'Digital fingerprints' led to Calif. priest's arrest for child pornography possession
(OSV News) -- "Digital fingerprints" and a national database led to the recent arrest of a California priest for possession of images of child sexual abuse, an investigator told OSV News.
Father Martinez-Guevara, a 38-year-old member of the Missionaries of the Holy Spirit, was taken into custody Sept. 13 in Long Beach, California, by members of the Ventura County Child Exploitation and Human Trafficking Task Force, who found more than 600 images and videos of child pornography in the priest's possession. Father Martinez-Guevara, who has been removed from ministry with his priestly faculties suspended, remains in Ventura County's main jail.
The investigation into the priest, launched in April, began with a string of alphanumeric characters called a hash algorithm, a task force leader on the case told OSV News.
"Hash values, in the simplest terms, are the fingerprints of a (digital) file," Terrance Dobrosky, supervising district attorney investigator with the Ventura County High Tech Task Force and with the FBI's Child Exploitation and Human Trafficking Task Force, told OSV News. "Each hash value of a file is extremely unique. ... I've heard it referred to as the DNA of a file. It is so unique that the likelihood of two files having the same hash value is two to the power of 128."
Dobrosky -- who could not comment on the specifics of Father Martinez-Guevara's case, as it is an active investigation -- said that hash values in the image files on the priest's device matched those in a database maintained by the National Center for Missing and Exploited Children, or NCMEC, based in Alexandria, Virginia.
"When a police officer comes across a file of child pornography and it is part of his investigation, they take that file and they submit it to the National Center for Missing and Exploited Children, which holds this vast library of hash values," said Dobrosky, a 10-year veteran of child exploitation investigations who was named the 2022 Los Angeles Internet Crimes Against Children Investigator of the Year.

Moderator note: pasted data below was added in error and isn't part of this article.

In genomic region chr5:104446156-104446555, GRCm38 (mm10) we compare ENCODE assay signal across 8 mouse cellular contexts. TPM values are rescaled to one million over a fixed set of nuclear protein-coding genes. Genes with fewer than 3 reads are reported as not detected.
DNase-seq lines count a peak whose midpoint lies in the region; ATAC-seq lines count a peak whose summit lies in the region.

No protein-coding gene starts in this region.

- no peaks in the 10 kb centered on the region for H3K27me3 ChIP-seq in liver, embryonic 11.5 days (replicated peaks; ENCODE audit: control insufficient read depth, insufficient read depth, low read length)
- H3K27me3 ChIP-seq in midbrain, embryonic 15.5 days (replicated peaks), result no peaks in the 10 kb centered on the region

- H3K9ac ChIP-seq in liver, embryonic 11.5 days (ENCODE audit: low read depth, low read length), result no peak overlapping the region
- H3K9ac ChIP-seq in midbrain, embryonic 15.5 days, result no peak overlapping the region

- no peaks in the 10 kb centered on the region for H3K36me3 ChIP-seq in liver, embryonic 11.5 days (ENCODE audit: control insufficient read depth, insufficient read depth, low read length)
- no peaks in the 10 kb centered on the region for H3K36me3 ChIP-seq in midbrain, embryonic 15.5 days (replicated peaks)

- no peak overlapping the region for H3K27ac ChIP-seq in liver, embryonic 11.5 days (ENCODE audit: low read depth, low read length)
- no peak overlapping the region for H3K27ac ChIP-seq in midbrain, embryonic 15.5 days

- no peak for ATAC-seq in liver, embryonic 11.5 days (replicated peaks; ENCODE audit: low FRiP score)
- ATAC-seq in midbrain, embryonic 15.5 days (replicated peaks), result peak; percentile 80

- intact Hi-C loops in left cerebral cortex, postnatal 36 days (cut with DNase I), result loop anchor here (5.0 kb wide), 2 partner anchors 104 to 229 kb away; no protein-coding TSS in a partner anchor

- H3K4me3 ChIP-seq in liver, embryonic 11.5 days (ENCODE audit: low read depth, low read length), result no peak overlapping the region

In 2022 alone, NCMEC added 1.1 million hash values to the more than 6.3 million included in the database, with each value representing an image or video of child sexual abuse material.
That database, which is "getting larger and larger," is then "shared with internet service providers and (social media platforms) such as Facebook, Instagram and Kik," said Dobrosky, who noted such entities are "not sharing the actual image of child pornography," but only the hash value.
"So what ends up happening is that when Facebook has an image uploaded to its system, it automatically compares that hash value with that database that NCMEC has provided them," he explained. "And if there's a match, it will not allow that image to be posted online, and then they turn around and they create a cyber tip report (to NCMEC), and that is what gets forwarded to law enforcement to do an investigation."
In Father Martinez-Guevara's case, "an internet service provider got a hit on hash values of known child pornography, and they made a report to the National Center for Missing and Exploited Children," said Dobrosky. "Based on the information the internet service provider shared with NCMEC, it led them to believe that the individual may have been in Ventura County and that's how the investigation began."